The PSA paper recognizes that over-regulation costing more offers no additional benefit to the patients, or the fact that healthcare has inherent risks that cannot be regulated out without a disproportionate amount of money and time, and that attempting to do so only serves to not only stifle the beneficial innovation that can help the patient, but also the general benefit to the patient overall. None of this will be news to any ethical practitioner reading this; but it’s not us that needs to take heed of this, we need to be listened to by the people who can instigate change and actually have a desire to do so.

The PSA also admit that one of the problems with the current outdated regulation mechanisms is that the action or words of a registrant last lasts only a mere moment or so but can result in serious damage to not only their careers and lives, but the lives of their families too; often having a serious and lasting effect. Again, not news to us particularly, but at least it is being recognized by the PSA. The disproportionate effect of a minor, spurious, or downright vexatious complaint should not be able to carry this threat, and indeed never used to; but more recently seems to be something that we must all be prepared to bear as an occupational risk no matter how diligent we are in our care and dealings with patients.

More interestingly for the GDC though is that the PSA warn against the expanding of the boundaries of regulators and the lack of clarity and tensions this then produces. It’s no secret that Mr. Moyes has said he would like to develop the role of the GDC and broaden its remit. It is already apparent that this seems to have begun, as the GDC is no longer just the upholder of Standards within the profession but has become the de-facto complaints service which will happily look into every single issue it is made aware of. A stop to this ‘mission creep’ as the PSA call it must come sooner rather than later, but again, the PSA has little power to prevent it at the moment.

Yet the GDC in its latest press release once again refuses to acknowledge that responsibility for regulatory failings are in any way its responsibility, choosing to blame once again the legislation that constrains it, and actually indicating it doesn’t go far enough currently. I think most registrants would be of the opinion that when a single complaint can have you in front of a committee that can end your career, then there isn’t actually an issue with the legislation not going far enough. The GDC is also apparently putting in place a series of ‘measures’ to help support the profession in delivering high standards of care and maintain public confidence in the profession. What these measures are we don’t know yet, but of course one way of doing this would be to make sure there are less people able to meet the standards they enforce, either my repositioning the interpretation of standards to make them virtually unattainable, and then ‘help’ by removing the registrants who fall short via the FtP process or by just driving them out of the profession by fear. Maybe this is too cynical a view but it’s hard not to have such thoughts in the current environment.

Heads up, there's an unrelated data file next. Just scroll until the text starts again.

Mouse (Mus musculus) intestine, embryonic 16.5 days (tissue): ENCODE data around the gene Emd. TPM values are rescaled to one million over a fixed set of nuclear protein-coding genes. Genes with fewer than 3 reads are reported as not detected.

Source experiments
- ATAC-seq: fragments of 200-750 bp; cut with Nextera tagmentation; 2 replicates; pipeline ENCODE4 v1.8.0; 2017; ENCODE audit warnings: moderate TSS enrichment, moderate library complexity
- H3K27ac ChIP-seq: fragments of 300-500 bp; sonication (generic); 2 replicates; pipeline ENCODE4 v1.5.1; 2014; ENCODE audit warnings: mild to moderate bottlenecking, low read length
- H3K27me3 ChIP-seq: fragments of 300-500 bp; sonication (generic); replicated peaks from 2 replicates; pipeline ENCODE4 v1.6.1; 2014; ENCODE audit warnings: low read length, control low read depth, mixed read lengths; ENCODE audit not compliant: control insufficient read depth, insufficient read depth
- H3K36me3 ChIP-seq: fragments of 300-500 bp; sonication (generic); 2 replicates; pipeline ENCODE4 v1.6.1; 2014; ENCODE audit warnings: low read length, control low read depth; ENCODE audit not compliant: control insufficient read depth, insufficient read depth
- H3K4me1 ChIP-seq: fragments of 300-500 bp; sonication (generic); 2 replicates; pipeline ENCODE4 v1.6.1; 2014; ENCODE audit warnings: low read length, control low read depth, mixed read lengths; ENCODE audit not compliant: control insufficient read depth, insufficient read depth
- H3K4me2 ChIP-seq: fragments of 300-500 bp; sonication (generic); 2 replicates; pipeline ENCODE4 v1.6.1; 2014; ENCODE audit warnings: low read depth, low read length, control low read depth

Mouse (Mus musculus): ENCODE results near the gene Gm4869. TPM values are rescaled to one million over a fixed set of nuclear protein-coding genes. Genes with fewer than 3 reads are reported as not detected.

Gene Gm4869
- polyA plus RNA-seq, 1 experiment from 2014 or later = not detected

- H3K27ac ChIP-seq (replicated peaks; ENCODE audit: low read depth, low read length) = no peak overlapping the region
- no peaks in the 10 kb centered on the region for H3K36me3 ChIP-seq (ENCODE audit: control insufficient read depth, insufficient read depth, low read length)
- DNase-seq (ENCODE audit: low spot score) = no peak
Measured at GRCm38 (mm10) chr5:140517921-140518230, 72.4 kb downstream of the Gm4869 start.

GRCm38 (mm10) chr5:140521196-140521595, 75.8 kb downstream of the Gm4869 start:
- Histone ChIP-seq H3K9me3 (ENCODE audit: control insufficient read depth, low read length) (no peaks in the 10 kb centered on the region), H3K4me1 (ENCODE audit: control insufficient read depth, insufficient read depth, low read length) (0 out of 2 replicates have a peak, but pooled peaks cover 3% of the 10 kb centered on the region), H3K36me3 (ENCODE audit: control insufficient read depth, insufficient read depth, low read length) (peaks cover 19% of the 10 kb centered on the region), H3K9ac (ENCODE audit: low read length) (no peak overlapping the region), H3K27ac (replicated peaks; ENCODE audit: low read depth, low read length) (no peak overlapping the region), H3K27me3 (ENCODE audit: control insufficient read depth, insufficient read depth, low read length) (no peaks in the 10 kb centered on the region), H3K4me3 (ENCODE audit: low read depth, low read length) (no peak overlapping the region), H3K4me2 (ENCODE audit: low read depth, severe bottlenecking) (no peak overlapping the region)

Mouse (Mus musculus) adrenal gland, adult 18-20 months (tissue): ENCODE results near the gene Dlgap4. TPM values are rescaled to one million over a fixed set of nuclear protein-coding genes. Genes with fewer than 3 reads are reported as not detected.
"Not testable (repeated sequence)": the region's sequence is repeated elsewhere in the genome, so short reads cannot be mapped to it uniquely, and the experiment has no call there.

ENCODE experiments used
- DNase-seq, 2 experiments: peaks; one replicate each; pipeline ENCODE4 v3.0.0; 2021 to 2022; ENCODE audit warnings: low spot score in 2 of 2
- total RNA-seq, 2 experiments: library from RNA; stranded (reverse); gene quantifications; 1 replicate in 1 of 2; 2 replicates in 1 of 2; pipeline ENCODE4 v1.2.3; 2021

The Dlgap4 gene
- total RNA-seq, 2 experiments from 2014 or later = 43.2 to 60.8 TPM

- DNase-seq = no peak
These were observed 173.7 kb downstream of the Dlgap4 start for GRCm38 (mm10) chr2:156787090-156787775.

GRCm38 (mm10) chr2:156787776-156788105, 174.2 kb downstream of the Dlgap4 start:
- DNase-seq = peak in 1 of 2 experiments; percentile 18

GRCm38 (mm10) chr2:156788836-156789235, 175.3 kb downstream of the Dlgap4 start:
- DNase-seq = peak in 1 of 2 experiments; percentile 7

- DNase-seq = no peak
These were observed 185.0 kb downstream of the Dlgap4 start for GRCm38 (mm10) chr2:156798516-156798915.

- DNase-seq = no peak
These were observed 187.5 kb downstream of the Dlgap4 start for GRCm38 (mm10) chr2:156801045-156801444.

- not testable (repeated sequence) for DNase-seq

More and more I hear of dentists leaving the profession due to the immense pressure placed on them every day. Despite their best efforts to remain positive, it is increasingly difficult to not think that the next patient could be the one that ends their career, despite not having done something bad enough to justify such a draconian result. That makes the risk of practicing dentistry increasingly difficult to justify. It would be interesting to see if you are likely to have a longer career these days in the field of professional bungee jumping or crocodile wrestling than clinical dentistry. In what way does this help patients when good practitioners decide to leave our profession?

I remember a satirical comment a few years ago that eventually there would be 100% employment in the UK. Only one person would actually have a job doing something, but all the others would be employed to regulate them. I can see the dental profession going this way if someone in power doesn’t start to listen soon, as there will be less and less people electing to remain in or join our profession. We as individuals therefore need to unite and show the public that the pressures on our profession will directly affect them. Only when the voting public is affected will the situation come to the attention of those in power and change can be made. Although how this will pan out if the supposedly unelectable Jeremy Corbyn takes control of the Labour party and renders the opposition as toothless as the PSA remains to be seen.